Tag Archives: nature


In case you hadn’t yet noticed, I love this necklace!

Thank you, Spencer, it’s awesome.  And yes, it still is, even when I do cartwheels and it hits me in the forehead.  😉










I can’t believe how well this turned out!  And in case you were wondering, that’s my new favorite shirt.


These two are very special to me.  I always connect this necklace and its story with the idea of hope.  I thought the bright sparkles looked so hopeful against the ashes.


I don’t know why we had this pile of cinders in our backyard, but it made for beautiful pictures. 😉


And yes, I totally take photo-shoots of inanimate objects.  Doesn’t everyone?

Happy Saturday! 😉

Lauritzen Gardens

I know these have been a long time in coming. . . better late than never, right?  Anyway, I’m very happy with how they turned out!

If you don’t like hundreds of pictures of flowers, feel free to skip this post. 😉  And, believe it or not, this is the narrowed-down version.


I got a lot of good pictures of Little Brother.  I guess he’s just picturesque.




I am so excited about this picture!  My pictures of bugs never turn out this clear!

Continue reading Lauritzen Gardens



All that is gold does not glitter,


Not all those who wander are lost;


The old that is strong does not whither,


Deep roots are not reached by the frost.


From the ashes a fire shall be woken,


A light from the shadows shall spring;


Renewed shall be blade that was broken,


The crownless again shall be king. (193)”

The Lord of the Rings: The Fellowship of the Ring by J.R.R. Tolkien

A New Road


Still round the corner there may wait

a new road or a secret gate,

And though we pass them by today,

Tomorrow we may come this way

And take the hidden paths that run

Towards the Moon or to the Sun. (86)

The Fellowship of the Ring by J.R.R. Tolkien


We went to Lauritzen Gards yesterday, and I think I took a million pictures (including that one ^^).  We’re going to be pretty busy for the rest of the week, but I’m hoping to post the rest of them sometime soon.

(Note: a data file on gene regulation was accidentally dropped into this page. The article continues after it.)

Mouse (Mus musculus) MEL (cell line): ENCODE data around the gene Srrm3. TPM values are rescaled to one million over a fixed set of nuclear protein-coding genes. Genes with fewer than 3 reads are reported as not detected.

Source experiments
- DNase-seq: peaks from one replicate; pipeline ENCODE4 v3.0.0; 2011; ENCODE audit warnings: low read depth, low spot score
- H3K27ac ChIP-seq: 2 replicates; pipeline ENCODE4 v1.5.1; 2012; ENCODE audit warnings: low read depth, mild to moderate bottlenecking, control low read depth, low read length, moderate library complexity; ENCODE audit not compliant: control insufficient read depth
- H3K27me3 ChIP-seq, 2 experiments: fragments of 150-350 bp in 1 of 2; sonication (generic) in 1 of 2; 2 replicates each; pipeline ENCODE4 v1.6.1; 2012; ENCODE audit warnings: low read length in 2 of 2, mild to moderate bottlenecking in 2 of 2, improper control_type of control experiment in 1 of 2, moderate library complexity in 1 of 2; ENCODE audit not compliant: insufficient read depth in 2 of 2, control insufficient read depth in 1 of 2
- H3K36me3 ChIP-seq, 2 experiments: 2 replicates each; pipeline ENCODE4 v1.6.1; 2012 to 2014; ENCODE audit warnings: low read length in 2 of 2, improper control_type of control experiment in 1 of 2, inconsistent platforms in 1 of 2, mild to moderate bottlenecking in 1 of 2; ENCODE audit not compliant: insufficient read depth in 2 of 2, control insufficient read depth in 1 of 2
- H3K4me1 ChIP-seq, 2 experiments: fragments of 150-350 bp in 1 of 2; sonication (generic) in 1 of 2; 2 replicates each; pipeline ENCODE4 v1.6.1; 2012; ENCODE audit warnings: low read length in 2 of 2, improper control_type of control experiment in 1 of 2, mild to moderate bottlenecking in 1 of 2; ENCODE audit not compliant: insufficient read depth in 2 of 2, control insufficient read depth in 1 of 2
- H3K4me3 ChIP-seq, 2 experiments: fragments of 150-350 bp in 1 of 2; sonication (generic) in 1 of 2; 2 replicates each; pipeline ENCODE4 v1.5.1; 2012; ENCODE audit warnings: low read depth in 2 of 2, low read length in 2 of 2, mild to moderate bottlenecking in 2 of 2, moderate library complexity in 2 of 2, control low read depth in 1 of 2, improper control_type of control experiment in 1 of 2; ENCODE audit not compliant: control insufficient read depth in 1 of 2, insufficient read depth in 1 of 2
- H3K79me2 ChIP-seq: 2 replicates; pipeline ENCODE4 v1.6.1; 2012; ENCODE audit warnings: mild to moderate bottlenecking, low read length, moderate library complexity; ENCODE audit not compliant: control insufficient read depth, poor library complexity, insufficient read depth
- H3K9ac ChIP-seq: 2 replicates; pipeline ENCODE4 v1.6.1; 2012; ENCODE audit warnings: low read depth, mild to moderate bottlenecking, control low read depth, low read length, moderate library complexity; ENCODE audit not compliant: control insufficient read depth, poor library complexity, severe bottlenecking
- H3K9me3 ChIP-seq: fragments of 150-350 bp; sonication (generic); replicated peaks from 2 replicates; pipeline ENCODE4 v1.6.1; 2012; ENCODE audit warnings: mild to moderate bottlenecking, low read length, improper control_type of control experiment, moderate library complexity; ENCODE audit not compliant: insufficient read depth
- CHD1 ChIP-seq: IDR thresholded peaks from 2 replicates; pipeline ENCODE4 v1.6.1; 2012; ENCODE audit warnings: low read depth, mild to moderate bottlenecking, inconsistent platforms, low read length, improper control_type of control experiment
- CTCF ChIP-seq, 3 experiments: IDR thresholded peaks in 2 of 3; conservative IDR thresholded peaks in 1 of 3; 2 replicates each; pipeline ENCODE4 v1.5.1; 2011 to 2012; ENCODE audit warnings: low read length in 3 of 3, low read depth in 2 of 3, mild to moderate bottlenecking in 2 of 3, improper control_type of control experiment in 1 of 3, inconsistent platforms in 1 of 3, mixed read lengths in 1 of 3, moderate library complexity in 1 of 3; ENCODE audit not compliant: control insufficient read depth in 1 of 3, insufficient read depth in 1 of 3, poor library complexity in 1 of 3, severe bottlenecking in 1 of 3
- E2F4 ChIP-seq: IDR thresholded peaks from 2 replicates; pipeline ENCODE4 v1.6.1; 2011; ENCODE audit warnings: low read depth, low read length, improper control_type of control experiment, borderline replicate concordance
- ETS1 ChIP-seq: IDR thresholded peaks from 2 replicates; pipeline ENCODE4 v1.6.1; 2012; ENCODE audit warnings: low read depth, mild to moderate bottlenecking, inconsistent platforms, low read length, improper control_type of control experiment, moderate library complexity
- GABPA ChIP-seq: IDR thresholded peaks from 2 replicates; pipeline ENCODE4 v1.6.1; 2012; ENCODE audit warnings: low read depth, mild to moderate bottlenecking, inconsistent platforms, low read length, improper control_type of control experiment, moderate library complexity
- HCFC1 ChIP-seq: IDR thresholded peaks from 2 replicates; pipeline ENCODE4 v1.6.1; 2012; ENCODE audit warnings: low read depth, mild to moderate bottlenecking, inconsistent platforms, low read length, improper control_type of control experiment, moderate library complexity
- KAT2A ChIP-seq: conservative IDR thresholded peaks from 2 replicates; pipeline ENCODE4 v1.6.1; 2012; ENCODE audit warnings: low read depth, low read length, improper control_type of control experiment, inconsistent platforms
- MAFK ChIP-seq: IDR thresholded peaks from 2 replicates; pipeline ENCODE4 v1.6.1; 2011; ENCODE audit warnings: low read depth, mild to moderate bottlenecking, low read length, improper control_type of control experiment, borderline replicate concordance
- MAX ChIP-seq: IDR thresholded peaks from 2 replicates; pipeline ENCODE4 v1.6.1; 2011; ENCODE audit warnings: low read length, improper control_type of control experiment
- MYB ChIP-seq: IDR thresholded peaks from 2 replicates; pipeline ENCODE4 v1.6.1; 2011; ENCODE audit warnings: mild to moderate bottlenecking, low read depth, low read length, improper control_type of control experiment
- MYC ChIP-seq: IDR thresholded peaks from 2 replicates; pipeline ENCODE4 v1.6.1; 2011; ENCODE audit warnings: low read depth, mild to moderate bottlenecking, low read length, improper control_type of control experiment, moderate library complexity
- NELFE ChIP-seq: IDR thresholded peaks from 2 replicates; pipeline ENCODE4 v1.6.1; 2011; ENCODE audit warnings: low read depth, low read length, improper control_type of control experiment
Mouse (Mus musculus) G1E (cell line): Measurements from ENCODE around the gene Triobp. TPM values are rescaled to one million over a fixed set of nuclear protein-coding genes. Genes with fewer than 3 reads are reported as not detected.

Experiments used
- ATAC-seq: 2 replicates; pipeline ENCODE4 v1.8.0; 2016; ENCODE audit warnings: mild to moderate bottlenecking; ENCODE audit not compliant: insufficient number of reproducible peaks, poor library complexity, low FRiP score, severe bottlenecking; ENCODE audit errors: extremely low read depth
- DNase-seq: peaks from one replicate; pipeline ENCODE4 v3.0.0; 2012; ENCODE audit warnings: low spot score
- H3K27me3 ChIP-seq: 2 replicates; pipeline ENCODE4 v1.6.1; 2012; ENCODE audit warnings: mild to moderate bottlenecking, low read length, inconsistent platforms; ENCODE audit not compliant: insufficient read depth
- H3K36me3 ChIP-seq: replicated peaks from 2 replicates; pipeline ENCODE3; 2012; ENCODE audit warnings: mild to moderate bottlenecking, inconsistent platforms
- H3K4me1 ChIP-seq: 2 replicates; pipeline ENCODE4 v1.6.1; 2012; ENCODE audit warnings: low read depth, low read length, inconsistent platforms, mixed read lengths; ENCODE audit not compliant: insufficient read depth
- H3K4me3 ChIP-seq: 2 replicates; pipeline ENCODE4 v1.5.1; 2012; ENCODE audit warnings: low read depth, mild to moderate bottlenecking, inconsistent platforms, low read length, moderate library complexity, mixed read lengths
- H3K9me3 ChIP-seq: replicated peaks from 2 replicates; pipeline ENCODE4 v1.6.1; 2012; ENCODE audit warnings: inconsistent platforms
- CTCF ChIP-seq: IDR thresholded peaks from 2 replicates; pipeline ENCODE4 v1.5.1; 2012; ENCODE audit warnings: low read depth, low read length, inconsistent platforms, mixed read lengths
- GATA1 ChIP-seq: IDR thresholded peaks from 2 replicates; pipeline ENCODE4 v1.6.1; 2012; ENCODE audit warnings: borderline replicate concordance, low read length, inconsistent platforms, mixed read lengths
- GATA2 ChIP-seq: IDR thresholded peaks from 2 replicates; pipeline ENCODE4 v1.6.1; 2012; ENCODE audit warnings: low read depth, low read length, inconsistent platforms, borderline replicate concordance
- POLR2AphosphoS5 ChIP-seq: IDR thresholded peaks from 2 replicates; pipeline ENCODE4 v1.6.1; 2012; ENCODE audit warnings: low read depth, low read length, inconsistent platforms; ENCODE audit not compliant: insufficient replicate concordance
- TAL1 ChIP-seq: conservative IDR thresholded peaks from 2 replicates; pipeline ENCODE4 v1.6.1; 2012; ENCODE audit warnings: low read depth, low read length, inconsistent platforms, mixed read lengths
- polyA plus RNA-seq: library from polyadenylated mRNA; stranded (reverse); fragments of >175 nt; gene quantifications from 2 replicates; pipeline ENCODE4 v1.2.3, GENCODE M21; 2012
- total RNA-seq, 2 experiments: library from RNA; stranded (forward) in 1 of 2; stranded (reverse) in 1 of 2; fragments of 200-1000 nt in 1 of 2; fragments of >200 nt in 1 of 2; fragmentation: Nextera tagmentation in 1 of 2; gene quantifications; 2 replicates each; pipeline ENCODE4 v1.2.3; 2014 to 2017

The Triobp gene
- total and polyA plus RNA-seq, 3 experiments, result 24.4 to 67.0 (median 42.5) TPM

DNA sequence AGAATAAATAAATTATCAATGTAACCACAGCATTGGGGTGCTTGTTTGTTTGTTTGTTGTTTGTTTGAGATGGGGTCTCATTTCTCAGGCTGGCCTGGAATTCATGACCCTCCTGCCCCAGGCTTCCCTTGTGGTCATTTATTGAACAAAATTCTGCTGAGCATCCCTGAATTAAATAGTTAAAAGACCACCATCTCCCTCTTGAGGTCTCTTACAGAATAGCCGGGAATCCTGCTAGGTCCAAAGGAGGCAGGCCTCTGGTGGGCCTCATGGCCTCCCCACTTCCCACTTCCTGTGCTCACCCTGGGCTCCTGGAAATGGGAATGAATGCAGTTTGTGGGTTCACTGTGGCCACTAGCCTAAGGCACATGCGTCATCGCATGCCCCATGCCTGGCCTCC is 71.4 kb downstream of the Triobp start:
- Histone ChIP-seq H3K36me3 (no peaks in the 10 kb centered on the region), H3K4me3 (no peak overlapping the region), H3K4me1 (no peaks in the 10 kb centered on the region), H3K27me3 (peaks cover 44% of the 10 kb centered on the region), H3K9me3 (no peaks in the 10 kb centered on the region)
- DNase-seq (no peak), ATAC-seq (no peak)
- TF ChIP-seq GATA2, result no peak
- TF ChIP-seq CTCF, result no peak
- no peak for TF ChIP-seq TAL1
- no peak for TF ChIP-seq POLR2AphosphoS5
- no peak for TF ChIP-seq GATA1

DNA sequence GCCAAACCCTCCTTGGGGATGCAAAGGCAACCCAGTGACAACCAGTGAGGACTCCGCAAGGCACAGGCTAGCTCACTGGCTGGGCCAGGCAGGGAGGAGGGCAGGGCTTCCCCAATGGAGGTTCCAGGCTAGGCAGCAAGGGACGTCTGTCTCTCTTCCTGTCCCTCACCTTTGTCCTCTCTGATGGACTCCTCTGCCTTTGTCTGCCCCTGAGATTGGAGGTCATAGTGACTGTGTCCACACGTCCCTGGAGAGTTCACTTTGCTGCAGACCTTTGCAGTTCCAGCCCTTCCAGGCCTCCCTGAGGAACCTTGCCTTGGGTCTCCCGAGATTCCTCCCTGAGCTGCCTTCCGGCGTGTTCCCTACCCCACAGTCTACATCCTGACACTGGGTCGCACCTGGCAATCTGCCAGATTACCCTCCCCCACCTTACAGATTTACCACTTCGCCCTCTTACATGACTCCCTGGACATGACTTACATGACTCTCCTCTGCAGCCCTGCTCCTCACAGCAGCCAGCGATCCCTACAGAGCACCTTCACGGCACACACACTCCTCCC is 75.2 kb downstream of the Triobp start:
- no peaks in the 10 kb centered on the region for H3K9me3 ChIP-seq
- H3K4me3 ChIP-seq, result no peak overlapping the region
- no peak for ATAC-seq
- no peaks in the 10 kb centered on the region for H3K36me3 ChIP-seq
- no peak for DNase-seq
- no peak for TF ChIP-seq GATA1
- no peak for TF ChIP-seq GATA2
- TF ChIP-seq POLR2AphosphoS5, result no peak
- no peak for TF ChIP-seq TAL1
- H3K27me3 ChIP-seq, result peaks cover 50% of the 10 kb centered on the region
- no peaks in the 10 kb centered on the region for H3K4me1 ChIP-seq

Happy Wednesday! 🙂


I step outside, onto the wet grass, and look around the yard.  I’m shocked to see how much damage the storm did.

Nothing huge–thank you, Jesus!  The trampoline’s standing, and there’s no trees down.

But the plants are in tatters.

The ferns were so pretty this year; so tall, so green.

Now they hang in droopy shreds of frond.


Still, I can’t help but feel that the air is clear and warm, and there’s a picturesque beauty about the yard still.  There’s a promise hanging in the storm-washed air.  It’s Spring–things might still grow back.

I plop down on the wooden bench and open my Bible, trying to stay focused on the small words, and not the nature around me, shiny with rain-drops.

I look down, and there on the ground, amidst the battered flowers, is a tiny egg-shell.  A bright blue robin egg.


I find myself whispering, Oh God, don’t let it have blown out of a nest in the storm!

I catch myself–does it matter that much?

Suddenly, a Bible verse comes to mind, and a thousand songs with it.

A sparrow cannot fall without notice. . .

I begin to think.  What does that really mean?

He never promised that the sparrow wouldn’t fall.

He says when it does, he sees.  He cares.


Jesus never promised us that He would keep the storms away.  He promised to weather them with us.

He doesn’t say He’ll keep us safe–He says that no matter what, He’ll be with us.

He came to earth, was born in human form, as a helpless baby.  He lived in our world, felt our hurt.  He experienced human hunger.  Human pain.  He experienced every thing we must experience–and things none of us need ever experience now, because of His sacrifice.


As Christians, that is our job.  To come to the pain.

Establishing God’s Kingdom does not mean eliminating pain.  It means bringing Jesus to the pain.

Our job is not to hunker down and wait expectantly until Jesus returns.  To lock ourselves inside and close the shutters.